Newby Street ran from Humberstone Road to Charnwood Street. Here’s a list of occupants from a 1928 street directory, along with some of Mr Rowland Lord’s memories of the street from around the same time.
Harding and Son, carters (1) – Mr and Mrs Harding were seen as quite ‘posh’ by local standards. They had a carrier business and also owned properties elsewhere. Their son was the ‘rent man’ for these.
James William Hill, tailor (3) – had a workshop at the back of the house and employed several people on hand-made suits.
Richard Drewery, coal dealer (13) – Mr Lord remembers stables at the back of numbers 13 – 17, where the ‘horse muck’ was collected for manure. The stables were later taken over by Ernest Gilbert for his sign-writing business. The Gilberts are also remembered a ‘good workers’ for the Nonconformist church, on the corner of Humberstone Road. This housed an ARP post in the Sunday School during the Second World War.
William Goodman, shoe repairer (19) – Bill and Ivy Warwick moved in later. Bill was a butcher who worked for several businesses in Charnwood Street over time, and Ivy worked at Bagnall’s, the drapers at 214 – 218 Charnwood Street.
Harry Cleaver, motor car garage (27) – one of several covered garages. There was also a hardware business in one of the larger garages. Mr Lord recalls that Bill Sykes had a workshop in the largest garage, and the local boys would ‘wander in and help him out’ – by stoking up his fire in winter, for example.
Charles Frederick Jones, wood machinist (45) – later occupied by the Saddington family. Mr Saddington was a Committee member at the North Evington Working Men’s Club on Green Lane Road, which put on a ‘treat’ for the children once a year: ‘a show, pop and eats, fancy hats. It used to be a great day out’.
Sidney Harry Perkins, beer retailer (55) – a corner shop that sold groceries as well as beer. Children could earn a penny per bottle by taking back the ’empties’.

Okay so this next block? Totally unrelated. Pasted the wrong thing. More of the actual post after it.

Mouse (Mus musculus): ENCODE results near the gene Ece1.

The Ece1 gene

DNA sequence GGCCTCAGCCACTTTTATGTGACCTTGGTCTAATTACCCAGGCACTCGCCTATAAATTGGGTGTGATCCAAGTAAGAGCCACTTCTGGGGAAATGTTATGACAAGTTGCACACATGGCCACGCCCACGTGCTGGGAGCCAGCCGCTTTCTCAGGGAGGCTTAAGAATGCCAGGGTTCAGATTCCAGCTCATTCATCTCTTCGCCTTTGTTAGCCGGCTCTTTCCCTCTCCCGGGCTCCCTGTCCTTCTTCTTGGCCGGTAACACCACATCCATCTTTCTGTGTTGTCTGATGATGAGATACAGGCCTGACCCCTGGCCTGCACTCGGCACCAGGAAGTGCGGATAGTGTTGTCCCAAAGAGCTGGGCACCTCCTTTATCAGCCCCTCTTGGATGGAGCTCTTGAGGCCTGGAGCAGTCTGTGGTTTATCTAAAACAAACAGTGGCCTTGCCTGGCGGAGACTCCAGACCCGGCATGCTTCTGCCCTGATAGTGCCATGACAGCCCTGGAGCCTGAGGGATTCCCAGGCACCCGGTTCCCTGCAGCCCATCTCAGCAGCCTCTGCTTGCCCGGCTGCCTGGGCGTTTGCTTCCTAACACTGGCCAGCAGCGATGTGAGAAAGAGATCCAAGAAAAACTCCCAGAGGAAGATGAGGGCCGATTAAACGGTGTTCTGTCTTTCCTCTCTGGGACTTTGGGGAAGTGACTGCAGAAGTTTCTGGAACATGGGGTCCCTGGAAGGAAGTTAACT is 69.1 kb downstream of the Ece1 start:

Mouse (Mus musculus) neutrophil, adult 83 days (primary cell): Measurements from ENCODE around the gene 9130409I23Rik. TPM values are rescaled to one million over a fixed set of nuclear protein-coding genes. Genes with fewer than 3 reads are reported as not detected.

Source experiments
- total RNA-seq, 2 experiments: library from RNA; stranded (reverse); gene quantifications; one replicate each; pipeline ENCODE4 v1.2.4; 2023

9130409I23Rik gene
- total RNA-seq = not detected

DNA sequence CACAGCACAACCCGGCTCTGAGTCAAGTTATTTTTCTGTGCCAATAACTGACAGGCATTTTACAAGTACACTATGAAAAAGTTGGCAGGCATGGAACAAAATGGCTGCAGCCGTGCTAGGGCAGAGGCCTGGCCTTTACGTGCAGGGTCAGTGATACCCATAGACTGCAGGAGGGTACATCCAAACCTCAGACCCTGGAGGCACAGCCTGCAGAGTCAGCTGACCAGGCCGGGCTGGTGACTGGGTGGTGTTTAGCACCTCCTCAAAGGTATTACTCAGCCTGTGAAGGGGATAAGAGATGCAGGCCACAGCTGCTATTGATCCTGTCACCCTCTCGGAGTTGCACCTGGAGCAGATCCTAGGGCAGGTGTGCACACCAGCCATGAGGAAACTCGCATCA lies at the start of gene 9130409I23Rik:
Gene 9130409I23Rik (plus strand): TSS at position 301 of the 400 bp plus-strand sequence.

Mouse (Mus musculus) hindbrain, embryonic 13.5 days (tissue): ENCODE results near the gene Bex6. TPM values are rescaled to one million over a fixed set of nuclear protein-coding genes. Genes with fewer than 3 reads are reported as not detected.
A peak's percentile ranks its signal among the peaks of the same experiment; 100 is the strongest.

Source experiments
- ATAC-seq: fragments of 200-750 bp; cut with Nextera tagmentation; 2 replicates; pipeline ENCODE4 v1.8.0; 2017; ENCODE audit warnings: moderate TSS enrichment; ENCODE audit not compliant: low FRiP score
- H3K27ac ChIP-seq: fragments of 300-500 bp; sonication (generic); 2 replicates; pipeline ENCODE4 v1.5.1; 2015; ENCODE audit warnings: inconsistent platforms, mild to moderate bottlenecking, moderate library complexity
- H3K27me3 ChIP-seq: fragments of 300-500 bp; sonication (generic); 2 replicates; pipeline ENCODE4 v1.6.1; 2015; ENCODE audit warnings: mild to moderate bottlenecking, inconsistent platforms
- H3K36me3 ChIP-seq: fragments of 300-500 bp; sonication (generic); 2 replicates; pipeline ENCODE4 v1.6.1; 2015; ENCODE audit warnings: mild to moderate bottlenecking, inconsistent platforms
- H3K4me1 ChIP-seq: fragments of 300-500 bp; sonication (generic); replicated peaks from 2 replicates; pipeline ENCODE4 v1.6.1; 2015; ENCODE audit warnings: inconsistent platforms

On the other side of the road, going back towards Humberstone Road:
Mrs Gladys Walpole, draper (46) – Mrs Walpole’s daughter Iris later had her own clothes shop in Charnwood Street itself.
Addison and Chetwyn, children’s boot manufacturers (4a) – they had a factory at the back of the houses, with two floors and an entrance with two large half-doors. Mr Lord used to work for them after school, taking shoes on a barrow to a factory in St Saviour’s Road to be finished, and picking them up the following day. He earned 2s 6d for this – keeping 6d for himself and passing the rest on to his mother.
William Bowers, confectioner (4) – a corner shop selling groceries as well as sweets.
Mr Lord also remembers that Newby Street was cobbled, and used as part of the LMS Railway horse and cart route to factories in the Evington area. He and other boys used to hang onto the back of the wagons or sit on the back axle. ‘Get off, young Lord’, one of the drivers who knew his father would shout, and ‘I knew about it when he got home at night’.
Many thanks to Mr Lord for his memories. There are more to follow…